This is Part 5 in an ongoing series about the design of the iPad version of Unread.
Now that I know how I want the article view to look, I can work backwards through the other screens in the app. Those screens are:
- Article Summaries List – This is the second most-viewed screen in Unread. On the iPhone version, it’s a long list of article summaries, titles, and image thumbnails.
- Account Dashboard – The source list for navigating to an article summaries list. This screen has three sections: Articles, Folders1, and Subscriptions.
- Home screen – This screen has the list of all your accounts, plus a section for extras like settings or contact options. On the iPhone, this screen also has the UNREAD masthead, to make the app feel more like a magazine.
At this stage in the design process, the quickest way out is to use a split view controller and call it a day. That was how the earliest iPad apps solved the problem. Many others have mimicked it. But I am almost certain that this would be a mistake for Unread.
A split view controller literally splits your attention in half. It turns an app into Minority Report Lite: flick through a list of sources on your left, while pinching and zooming in a detail view on your right. For productivity apps like Mail.app, this kind of shallow triage behavior is desirable. But it’s antithetical to Unread’s emphasis on distraction-free reading.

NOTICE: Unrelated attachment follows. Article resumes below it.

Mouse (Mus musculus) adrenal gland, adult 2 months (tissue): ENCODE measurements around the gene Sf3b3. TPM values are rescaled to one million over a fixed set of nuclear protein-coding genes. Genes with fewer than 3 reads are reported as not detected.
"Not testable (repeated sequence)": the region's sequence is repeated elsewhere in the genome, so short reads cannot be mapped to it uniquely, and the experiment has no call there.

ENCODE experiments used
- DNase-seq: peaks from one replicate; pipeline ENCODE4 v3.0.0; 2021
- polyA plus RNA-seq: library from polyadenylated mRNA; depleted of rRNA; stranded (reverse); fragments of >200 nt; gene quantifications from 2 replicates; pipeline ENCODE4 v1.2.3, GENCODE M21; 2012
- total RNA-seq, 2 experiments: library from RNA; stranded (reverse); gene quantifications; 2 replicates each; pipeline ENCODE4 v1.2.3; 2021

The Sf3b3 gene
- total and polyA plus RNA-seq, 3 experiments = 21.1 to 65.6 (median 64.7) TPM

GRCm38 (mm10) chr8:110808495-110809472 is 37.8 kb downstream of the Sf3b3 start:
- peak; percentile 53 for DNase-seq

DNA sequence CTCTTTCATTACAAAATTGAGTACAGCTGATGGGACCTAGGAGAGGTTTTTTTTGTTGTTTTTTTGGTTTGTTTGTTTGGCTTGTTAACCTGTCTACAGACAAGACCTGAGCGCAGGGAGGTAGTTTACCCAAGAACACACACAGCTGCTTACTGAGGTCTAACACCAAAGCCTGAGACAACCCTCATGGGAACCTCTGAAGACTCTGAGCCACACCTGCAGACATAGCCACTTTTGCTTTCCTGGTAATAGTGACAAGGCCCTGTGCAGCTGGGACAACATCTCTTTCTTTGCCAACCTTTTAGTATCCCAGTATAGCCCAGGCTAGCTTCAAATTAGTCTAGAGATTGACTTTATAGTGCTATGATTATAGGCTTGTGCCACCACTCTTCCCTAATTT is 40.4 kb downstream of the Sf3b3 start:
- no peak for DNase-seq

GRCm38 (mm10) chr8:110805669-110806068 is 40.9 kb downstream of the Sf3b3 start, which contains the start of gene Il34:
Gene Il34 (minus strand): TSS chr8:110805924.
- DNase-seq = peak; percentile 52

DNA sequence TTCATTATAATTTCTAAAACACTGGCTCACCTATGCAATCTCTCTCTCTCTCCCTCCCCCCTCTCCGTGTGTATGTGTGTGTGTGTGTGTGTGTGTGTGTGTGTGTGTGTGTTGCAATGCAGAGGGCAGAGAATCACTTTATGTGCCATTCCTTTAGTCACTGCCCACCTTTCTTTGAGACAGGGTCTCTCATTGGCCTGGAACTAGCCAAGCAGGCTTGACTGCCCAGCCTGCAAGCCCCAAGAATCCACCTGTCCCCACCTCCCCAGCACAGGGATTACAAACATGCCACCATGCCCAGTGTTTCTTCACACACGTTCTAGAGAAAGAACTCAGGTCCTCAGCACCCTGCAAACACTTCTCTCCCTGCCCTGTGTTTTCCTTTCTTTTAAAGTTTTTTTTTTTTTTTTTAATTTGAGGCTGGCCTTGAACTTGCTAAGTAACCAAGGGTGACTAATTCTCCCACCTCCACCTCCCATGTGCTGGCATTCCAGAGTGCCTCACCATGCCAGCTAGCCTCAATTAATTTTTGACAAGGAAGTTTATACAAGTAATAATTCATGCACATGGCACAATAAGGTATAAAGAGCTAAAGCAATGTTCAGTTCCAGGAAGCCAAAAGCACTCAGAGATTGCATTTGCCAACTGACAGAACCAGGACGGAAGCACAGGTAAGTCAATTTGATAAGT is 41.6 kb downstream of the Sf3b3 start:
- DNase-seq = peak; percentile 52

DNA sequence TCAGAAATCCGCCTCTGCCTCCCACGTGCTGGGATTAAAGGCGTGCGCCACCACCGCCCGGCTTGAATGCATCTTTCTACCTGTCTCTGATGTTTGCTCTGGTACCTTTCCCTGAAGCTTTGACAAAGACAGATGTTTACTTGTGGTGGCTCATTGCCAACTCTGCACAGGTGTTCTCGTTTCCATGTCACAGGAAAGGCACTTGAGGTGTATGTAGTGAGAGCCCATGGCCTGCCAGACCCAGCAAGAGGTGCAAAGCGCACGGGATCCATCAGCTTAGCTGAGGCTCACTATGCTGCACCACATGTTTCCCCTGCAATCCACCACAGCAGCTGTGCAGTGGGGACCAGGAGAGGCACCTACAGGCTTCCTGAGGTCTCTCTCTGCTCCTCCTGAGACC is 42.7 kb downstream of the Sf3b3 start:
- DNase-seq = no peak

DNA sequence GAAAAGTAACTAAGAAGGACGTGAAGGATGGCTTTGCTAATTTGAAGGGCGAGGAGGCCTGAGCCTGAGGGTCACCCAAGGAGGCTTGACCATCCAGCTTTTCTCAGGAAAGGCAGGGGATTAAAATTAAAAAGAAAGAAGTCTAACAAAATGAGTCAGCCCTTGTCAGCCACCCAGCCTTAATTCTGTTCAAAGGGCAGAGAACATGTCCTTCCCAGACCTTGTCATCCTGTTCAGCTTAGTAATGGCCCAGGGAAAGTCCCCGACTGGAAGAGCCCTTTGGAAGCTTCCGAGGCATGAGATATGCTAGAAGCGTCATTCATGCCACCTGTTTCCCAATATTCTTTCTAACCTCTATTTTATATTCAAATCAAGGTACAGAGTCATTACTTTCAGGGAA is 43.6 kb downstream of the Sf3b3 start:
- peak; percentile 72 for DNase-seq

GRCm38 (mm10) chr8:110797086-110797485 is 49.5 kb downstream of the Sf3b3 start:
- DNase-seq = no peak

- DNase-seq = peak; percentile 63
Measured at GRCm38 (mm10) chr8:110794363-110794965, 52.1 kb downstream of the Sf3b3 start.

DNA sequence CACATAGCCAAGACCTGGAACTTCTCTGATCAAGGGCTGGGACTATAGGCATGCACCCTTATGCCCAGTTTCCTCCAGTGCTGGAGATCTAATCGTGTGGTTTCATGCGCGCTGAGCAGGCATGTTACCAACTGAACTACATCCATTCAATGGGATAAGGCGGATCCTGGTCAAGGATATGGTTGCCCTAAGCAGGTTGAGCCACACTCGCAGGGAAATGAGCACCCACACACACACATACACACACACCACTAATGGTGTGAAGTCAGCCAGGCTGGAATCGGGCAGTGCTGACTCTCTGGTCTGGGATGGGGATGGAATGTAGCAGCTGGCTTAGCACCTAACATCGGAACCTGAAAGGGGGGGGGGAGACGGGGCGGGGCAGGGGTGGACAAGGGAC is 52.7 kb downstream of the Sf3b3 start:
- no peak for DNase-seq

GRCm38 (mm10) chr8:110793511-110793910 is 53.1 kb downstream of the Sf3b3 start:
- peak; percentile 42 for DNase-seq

As jarring as it sounds, I think it would be better to use the same full-screen navigation I developed for the iPhone, but enlarge it to fill the larger display. Unread is a magazine, not a status board. The reader only needs to see one thing at a time.
This doesn’t mean that I should simply scale up the content of each iPhone screen, too. That would be a mistake. The iPad’s display gives me some room to explore alternate layouts.
Updated Design Constraints
So my list of constraints is a little longer now:
- Use comfort zones. Wherever possible, controls and navigation should be accessible within the comfortable areas on the outer middle edges of the display.
- Discourage multitasking. Only one screen should be visible at a time.
- Evoke pleasurable reading. Where prudent, borrow visual cues from leisure reading materials like literary magazines.
Finally, Some Photoshop Mockups
With these new constraints in hand, I am finally able to experiment with some high-fidelity Photoshop mockups. In making these, I discovered that my new constraints leave me with two options when designing new layouts:
- Increase Information Density – Since I have more room, I could add more content per screen. Perhaps the single-column article summaries list should be two columns, like in Instapaper.
- Increase Negative Space – On the other hand, just because I have more space doesn’t mean I need to fill it up with more stuff. I could use negative space to introduce breathing room.
If Unread was a person, it would be the kind of person who always speaks softly, even when speaking to a person across a large empty room. I think I’ll have to go with #2, even if it means using an almost comical amount of negative space for an iPad app.
Substitute the word “folders” with whatever nomenclature is specific to your preferred RSS service: tags, groups, categories, etc. ↩